To the Most Reverend Hierarchs, the Reverend Priests and Deacons, the Monks and Nuns, the Presidents and Members of the Parish Councils of the Greek Orthodox Communities, the Distinguished Archons of the Order of St. Andrew, the Day, Afternoon, and Church Schools, the Philoptochos Sisterhoods, the Youth, the Hellenic Organizations, the members of our Parishes and the entire Greek Orthodox Family in America
Beloved Brothers and Sisters in Christ,
Once again we greet with joy the arrival of the Twenty-Eighth of October. As Greek Orthodox Christians, we know this day as "OXI Day," a reference to the defiant "NO" (or "OXI") that the Hellenic nation boldly proclaimed in 1940 to the demands of Mussolini to surrender to the dark forces of Fascism that were sweeping across Europe at that time. This day is important because of the example that the nation of Greece set for the rest of the world. Greece's defiance to the demands of a hostile fascist aggressor stood for the undeniable, moral claim that there are certain values in this world that are so precious and so sacred, that they cannot be compromised at any cost.
These values are those of liberty and freedom. The Hellenic nation knew then, as the world knows now, that God out of His love for all humankind has bestowed liberty and freedom as inalienable rights to people of every culture, race, and religion the world over. The right to live in conditions of liberty and freedom represents the product of a beautifully rich synthesis of Hellenism and Christianity. It speaks directly to us as Greek Orthodox Christians, who are the proud bearers of this cherished and unique legacy, which we have the responsibility to share with our neighbors.
In reviewing the history of October 28, OXI Day, it is natural for us to look first and foremost to our fathers and their noble actions in Greece in 1940. Interestingly though, if we look deeper into our own American history, we find a notable connection with the date of October 28; for on that day, in 1886, another important event that stood for liberty and freedom took place, namely, the dedication of the Statue of Liberty on Ellis Island, a safe harbor for hundreds of thousands of immigrants to America. Much in the same way, this event too confirmed the fundamental rights of liberty and freedom, and today the Statue of Liberty stands as a monument that continues to herald these ideals to people throughout the world.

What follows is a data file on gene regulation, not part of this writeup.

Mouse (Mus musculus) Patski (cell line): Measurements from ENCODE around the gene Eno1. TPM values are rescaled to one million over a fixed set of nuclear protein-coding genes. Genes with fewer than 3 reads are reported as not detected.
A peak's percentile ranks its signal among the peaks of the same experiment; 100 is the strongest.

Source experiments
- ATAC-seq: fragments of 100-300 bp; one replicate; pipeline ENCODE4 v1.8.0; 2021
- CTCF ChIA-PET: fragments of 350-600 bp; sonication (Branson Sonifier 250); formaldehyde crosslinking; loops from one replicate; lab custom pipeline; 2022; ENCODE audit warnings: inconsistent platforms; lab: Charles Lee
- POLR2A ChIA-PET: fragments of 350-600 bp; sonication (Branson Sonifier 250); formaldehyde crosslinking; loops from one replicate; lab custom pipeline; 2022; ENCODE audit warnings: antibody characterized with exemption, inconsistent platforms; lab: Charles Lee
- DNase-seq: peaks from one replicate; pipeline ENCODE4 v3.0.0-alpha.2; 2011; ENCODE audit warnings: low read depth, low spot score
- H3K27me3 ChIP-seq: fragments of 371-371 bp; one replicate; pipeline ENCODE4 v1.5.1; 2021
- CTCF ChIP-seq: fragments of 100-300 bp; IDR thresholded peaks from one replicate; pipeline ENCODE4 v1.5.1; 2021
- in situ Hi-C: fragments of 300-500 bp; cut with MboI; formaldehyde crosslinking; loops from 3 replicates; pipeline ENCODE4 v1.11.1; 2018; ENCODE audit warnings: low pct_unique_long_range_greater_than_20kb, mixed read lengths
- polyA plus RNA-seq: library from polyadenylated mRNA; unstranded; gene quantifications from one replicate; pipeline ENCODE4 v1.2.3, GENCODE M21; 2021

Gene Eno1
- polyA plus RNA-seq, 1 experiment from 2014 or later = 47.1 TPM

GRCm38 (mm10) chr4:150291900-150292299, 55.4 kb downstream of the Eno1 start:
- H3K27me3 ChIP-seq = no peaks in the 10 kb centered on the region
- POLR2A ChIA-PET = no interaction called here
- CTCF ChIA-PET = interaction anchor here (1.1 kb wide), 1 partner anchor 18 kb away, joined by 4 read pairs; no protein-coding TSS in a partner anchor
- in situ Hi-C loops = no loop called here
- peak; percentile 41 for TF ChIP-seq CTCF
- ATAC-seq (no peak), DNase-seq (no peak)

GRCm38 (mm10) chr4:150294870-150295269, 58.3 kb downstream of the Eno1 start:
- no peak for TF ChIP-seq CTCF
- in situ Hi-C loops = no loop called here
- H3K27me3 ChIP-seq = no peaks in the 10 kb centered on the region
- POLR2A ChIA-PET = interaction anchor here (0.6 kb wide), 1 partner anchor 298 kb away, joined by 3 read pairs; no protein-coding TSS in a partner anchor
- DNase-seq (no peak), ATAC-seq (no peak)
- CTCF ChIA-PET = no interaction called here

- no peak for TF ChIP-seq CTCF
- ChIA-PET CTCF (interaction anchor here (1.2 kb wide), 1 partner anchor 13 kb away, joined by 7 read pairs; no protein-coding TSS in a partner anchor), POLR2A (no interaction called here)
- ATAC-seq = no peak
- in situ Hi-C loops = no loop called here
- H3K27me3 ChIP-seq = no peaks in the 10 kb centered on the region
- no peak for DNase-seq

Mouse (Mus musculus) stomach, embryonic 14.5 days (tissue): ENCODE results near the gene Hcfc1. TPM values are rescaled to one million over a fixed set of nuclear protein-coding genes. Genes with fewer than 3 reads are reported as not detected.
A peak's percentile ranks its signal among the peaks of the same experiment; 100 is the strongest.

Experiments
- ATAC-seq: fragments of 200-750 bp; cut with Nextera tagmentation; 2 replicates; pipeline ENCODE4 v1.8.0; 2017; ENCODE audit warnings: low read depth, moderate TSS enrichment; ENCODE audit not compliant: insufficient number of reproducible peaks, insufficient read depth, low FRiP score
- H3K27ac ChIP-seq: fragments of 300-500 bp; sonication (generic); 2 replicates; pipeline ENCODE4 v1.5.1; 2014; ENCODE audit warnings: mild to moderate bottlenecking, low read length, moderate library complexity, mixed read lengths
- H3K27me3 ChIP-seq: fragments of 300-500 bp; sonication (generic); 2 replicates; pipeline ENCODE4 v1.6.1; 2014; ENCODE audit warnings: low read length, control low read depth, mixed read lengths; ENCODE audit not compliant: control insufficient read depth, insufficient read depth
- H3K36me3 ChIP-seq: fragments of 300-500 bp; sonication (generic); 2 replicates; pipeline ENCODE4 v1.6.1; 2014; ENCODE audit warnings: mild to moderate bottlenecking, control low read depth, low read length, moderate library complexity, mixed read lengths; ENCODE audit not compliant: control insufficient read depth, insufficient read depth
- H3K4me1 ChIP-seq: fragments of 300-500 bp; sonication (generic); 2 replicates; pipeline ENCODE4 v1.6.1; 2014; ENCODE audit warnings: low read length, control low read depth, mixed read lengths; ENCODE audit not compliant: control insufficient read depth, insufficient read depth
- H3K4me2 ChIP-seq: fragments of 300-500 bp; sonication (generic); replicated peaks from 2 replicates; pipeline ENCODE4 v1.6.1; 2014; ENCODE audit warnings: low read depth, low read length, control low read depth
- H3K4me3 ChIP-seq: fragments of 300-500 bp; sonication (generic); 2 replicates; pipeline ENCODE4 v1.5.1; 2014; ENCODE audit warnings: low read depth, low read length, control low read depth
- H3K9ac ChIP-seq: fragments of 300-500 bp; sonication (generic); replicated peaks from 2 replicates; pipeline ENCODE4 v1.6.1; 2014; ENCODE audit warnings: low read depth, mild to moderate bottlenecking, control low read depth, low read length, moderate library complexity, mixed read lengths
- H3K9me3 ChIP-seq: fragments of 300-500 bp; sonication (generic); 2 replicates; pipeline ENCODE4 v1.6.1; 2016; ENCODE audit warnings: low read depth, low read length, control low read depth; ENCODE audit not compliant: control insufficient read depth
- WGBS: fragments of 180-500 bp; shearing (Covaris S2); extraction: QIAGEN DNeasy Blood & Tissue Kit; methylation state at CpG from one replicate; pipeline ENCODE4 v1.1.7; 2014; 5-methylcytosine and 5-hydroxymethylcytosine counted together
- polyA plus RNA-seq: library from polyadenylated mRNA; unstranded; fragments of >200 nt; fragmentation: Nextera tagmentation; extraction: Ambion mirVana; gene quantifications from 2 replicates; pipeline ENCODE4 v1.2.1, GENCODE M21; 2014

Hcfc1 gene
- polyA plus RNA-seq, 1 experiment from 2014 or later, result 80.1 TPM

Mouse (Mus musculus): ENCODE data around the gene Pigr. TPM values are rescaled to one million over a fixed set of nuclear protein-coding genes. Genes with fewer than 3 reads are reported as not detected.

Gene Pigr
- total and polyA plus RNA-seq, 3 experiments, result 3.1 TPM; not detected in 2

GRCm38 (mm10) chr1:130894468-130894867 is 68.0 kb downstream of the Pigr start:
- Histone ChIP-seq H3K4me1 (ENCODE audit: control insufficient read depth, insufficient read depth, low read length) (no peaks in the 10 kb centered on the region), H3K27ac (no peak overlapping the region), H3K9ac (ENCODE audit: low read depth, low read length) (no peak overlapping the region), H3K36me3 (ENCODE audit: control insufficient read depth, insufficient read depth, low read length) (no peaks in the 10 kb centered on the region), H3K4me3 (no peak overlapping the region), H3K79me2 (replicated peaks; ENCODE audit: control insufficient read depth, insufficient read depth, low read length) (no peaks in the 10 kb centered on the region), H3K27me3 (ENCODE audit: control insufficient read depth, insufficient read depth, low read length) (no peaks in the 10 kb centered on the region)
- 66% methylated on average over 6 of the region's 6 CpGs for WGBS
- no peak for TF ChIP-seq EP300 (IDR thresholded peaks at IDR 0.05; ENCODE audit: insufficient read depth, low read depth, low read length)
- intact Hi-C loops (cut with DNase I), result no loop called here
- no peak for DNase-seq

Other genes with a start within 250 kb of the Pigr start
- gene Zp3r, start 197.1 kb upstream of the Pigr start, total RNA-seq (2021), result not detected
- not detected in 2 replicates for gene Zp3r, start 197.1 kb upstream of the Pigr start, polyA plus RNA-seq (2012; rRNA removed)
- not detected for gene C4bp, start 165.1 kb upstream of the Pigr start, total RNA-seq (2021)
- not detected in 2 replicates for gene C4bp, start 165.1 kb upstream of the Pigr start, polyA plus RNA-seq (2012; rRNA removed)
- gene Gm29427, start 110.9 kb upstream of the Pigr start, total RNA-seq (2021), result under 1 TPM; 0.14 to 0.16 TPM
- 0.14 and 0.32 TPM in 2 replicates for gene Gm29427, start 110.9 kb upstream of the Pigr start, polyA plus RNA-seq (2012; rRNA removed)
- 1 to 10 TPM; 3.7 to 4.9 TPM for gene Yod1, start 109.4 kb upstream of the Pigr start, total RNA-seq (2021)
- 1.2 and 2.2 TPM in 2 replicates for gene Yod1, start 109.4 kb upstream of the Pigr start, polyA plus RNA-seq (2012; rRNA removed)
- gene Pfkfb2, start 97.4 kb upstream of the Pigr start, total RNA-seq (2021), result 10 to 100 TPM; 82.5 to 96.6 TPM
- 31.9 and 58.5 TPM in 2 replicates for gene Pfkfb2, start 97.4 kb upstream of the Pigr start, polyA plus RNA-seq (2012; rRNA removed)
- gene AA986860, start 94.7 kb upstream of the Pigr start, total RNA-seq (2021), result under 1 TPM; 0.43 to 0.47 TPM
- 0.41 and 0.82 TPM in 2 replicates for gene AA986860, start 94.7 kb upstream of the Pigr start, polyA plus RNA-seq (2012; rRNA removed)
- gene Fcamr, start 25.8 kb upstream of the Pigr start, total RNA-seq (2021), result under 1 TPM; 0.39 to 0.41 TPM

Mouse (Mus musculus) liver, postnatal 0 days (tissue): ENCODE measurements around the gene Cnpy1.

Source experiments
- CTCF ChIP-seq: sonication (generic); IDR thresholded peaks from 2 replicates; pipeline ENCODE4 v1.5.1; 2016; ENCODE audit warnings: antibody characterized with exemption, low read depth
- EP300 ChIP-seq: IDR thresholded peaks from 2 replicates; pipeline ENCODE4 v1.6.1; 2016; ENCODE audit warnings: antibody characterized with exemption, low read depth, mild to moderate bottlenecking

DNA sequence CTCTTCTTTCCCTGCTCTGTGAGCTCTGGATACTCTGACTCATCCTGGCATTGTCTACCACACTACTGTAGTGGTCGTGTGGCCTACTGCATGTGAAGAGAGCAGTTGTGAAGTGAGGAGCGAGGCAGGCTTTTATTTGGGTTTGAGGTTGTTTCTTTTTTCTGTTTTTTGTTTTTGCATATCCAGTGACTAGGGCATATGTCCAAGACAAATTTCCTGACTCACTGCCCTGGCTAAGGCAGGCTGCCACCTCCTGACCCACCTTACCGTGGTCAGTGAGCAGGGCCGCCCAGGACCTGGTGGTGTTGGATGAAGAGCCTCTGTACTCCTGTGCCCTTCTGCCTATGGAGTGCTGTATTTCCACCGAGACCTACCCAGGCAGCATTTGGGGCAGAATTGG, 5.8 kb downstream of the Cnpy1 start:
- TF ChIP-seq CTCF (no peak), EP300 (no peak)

Thus, as we commemorate the Twenty-Eighth of October, we first bring to mind the events of Greece in 1940 and the courageous "OXI" which the brave Hellenic nation uttered in the face of fascist aggression. We remember the stand of our Hellenic fathers for liberty and freedom at all costs, which was a stand mandated by their Orthodox Christian faith. Second, we take this opportunity to probe deeper into notable events in American history that also occurred on the Twenty-Eighth of October, specifically the dedication of the Statue of Liberty in 1886, which stood for the very same principles. In so doing, we re-discover precious symbols and events in history which bring unique import to us as Greek Orthodox Christians who are citizens and residents of America, our beloved second home.
We are thankful to God for giving us important events in history which serve to remind us of the precious gifts of liberty and freedom. It is my heartfelt prayer that as we reflect upon the significance of this date, we may direct our hearts and minds to reflect upon the conditions of liberty and freedom which are essential to our identity as Greek Orthodox Christians and which rightfully belong to all human beings, especially in places where these conditions are lacking. May the abiding love and peace of our gracious and merciful God be with you always.
With paternal love in Christ,
Archbishop of America